Newly elevated quarterback Kyle Allen isn't as talented or experienced as Newton (and Allen has lost four fumbles), but he's more of a passing threat than Newton at this time. Teams at least have to respect Allen, who has completed 67 percent of passes for five touchdowns and no interceptions this season.
Allen gives McCaffrey more room to run than Newton did, and McCaffrey is taking advantage of it by dominating the league. That's what can happen when you're the best back in football.
4. McCaffrey the MVP?
The MVP award is Patrick Mahomes' to lose, but if McCaffrey keeps this up, he will give Mahomes a fight, as my B/R colleague Mike Tanier pointed out on Sunday.
USA Today's Charles Curtis gave an idea of just how good McCaffrey has been this season in highlighting some of the records he is on pace to break. It's truly historic. Whenever your name is in the same sentence with Jim Brown, things are good.
In a quarterback league, Mahomes is the clear front-runner.
But McCaffrey is making a convincing argument that the vote could be a close one.
5. What's the deal in San Francisco?
San Francisco is 4-0 for the first time since 1990.
So are the 49ers the real deal?
Hell yes. The 49ers are a tough and smart team, and they grind opponents down. They have a physical running game and a nasty defense, and they are healthy. And if Monday night was any indication, they also have Richard Sherman playing like the Richard Sherman of old.
It's true the 49ers' opponents are a combined 5-15, but in the NFL it's difficult to beat even the terrible teams.
Are they the best team? No. Are they a legitimate one? Absolutely.
6. 'The worst job in football'
The Washington football team fired coach Jay Gruden on Monday. He likely was relieved to be gone.
The team, now 0-5, is a mess with a horrendous owner and an incompetent team president. One AFC assistant coach called it "the worst job in football."
"They will get interest [in replacing Gruden] because it's an NFL job, but it's a s--t job."
The reputation for dysfunction is so pervasive that the odds of getting any coach who could make a difference are slim.
Sure, the new guy will say the right things and maybe even really believe he can turn things around, but so did Gruden. And look where he is now.
7. The more things change…
We talk about teams like the 49ers, Saints and Packers and how well they're doing. How they have a plethora of stars and good quarterback play. Or we marvel at McCaffrey, Mahomes and any number of emerging stars.
Meanwhile, arguably the greatest organization in the history of sports just keeps churning along, practically unnoticed outside of New England
The Patriots are 5-0 and will likely beat the Giants on Thursday to go 6-0.
Yes, it's true that the five wins this year have come against the Steelers, Dolphins, Jets, Bills and Washington, who have a combined record of 5-18. And the Giants enter Thursday with a 2-3 mark.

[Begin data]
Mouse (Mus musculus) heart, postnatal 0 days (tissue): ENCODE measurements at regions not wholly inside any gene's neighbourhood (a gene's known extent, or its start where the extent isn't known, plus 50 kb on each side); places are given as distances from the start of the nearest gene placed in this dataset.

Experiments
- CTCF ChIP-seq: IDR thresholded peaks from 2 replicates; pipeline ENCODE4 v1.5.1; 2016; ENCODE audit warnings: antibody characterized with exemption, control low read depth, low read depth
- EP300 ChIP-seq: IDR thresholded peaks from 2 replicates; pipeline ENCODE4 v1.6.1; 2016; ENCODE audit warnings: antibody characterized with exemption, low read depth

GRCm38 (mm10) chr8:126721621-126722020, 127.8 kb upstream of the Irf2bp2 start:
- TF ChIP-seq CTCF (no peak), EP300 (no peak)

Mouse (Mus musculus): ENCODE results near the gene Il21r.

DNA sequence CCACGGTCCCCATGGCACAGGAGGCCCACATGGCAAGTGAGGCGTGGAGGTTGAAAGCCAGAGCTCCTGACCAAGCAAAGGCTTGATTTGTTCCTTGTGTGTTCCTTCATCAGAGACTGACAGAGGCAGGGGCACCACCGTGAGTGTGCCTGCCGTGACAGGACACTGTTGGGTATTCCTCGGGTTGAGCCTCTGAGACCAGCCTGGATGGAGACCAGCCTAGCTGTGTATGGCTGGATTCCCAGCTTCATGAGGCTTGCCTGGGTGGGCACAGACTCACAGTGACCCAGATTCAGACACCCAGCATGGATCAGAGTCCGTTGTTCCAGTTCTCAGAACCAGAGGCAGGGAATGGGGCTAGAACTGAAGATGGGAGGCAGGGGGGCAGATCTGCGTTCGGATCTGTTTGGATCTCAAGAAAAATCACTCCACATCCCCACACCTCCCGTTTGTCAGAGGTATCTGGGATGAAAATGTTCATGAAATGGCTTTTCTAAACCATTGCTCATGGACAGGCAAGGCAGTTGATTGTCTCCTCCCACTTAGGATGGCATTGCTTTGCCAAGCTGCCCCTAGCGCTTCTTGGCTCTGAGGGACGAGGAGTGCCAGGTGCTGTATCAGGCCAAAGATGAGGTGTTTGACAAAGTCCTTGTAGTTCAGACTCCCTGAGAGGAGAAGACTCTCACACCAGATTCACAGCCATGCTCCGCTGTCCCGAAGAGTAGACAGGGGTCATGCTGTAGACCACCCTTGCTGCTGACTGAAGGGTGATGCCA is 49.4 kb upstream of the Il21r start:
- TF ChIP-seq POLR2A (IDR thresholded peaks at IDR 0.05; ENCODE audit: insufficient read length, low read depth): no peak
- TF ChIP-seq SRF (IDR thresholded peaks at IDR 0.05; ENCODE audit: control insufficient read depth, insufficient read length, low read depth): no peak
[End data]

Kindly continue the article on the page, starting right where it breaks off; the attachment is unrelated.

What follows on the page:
But with the history the Patriots have, is there any doubt they can turn it on anytime, anywhere? They've earned the benefit of the doubt, and they have one of the best defenses of the Belichick era.
They have some issues, the biggest perhaps being the offensive line. But this is a defending Super Bowl champion that has won the title with a lot less cohesion. It's something to watch.
Russell Wilson is off to the best start of his career (which is saying something). The Seahawks QB is completing a staggering 73 percent of his passes, and his 12-0 touchdown-to-interception ratio is the best of his career through five games.
That's not just a career season, but an MVP one that has Seattle at 4-1 and starting to generate some legit NFC title contender buzz.
9. Worst of the worst
Four teams remain winless: the Bengals, Dolphins, Jets and Washington.
That's a lot of stinkiness. I'm not even sure stinkiness is a word, but if it isn't, it should be.
Four winless teams is tied for the second-most winless teams through five weeks during the Super Bowl era, according to ESPN Stats & Info.
10. Can't-miss TV
It's obviously subjective, but this is easily one of the best starts to the season in a long time.
Entertainment value is part of the reason, but so, too, is the expanding level of expertise. The high level of coaching and playing isn't just limited to a few historically good franchises, but also can be seen from Kansas City (Mahomes) and Carolina (McCaffrey) to New Orleans (Michael Thomas) to Seattle (Wilson) to Green Bay (the Packers defense). And then there's the coaching excellence on display in San Francisco and Oakland and, of course, New England.
Yes, the officiating is still as putrid as it's ever been—if not more—but the level of playing and coaching is outstanding.
Except for Washington. Always except for Washington.
Mike Freeman covers the NFL for Bleacher Report. Follow him on Twitter: @mikefreemanNFL.